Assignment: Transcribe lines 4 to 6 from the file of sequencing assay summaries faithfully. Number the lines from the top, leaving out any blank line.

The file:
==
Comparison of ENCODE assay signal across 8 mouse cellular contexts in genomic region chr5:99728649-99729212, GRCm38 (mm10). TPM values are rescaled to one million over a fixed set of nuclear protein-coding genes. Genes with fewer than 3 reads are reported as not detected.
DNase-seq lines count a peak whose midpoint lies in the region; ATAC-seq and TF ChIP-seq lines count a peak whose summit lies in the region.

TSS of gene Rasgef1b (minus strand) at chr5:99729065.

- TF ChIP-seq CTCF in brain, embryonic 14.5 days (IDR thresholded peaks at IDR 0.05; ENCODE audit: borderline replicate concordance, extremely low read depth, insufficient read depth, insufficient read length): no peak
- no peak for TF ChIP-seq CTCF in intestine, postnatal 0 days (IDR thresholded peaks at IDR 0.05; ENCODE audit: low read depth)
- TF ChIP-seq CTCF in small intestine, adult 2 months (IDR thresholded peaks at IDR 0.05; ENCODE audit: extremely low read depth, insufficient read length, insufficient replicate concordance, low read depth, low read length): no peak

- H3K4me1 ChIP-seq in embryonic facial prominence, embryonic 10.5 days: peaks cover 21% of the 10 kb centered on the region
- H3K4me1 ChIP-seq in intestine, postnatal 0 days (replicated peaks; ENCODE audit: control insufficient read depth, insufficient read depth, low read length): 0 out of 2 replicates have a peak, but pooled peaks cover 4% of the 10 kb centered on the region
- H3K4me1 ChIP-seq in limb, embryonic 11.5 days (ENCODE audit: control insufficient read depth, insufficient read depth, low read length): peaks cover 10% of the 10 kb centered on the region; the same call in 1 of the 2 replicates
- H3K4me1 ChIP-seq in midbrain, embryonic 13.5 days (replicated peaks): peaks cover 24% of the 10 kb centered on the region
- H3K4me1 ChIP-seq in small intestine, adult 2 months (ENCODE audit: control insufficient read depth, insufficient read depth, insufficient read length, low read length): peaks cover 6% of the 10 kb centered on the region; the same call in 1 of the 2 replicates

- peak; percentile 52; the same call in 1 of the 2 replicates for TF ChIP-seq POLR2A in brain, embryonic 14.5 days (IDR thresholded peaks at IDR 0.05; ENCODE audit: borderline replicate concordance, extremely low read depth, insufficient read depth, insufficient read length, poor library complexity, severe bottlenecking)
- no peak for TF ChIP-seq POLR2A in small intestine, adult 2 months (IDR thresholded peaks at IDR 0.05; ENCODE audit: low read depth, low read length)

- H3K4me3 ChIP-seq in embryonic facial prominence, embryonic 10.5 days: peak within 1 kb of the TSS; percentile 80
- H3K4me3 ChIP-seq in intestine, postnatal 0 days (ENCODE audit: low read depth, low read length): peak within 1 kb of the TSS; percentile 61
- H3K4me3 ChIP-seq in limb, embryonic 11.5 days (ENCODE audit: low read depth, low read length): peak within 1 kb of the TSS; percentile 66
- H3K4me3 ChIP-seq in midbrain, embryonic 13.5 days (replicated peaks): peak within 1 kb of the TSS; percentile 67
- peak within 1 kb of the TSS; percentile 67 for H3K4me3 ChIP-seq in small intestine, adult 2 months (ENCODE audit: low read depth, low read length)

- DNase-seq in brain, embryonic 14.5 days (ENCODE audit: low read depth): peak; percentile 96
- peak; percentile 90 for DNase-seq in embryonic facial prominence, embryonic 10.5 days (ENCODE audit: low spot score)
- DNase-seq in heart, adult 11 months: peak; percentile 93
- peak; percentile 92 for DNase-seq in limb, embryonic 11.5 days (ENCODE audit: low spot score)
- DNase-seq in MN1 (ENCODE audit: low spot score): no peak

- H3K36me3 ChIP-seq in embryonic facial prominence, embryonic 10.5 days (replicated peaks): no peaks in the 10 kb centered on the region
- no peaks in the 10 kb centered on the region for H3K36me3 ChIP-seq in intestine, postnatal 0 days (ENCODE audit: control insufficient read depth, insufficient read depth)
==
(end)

- TF ChIP-seq CTCF in brain, embryonic 14.5 days (IDR thresholded peaks at IDR 0.05; ENCODE audit: borderline replicate concordance, extremely low read depth, insufficient read depth, insufficient read length): no peak
- no peak for TF ChIP-seq CTCF in intestine, postnatal 0 days (IDR thresholded peaks at IDR 0.05; ENCODE audit: low read depth)
- TF ChIP-seq CTCF in small intestine, adult 2 months (IDR thresholded peaks at IDR 0.05; ENCODE audit: extremely low read depth, insufficient read length, insufficient replicate concordance, low read depth, low read length): no peak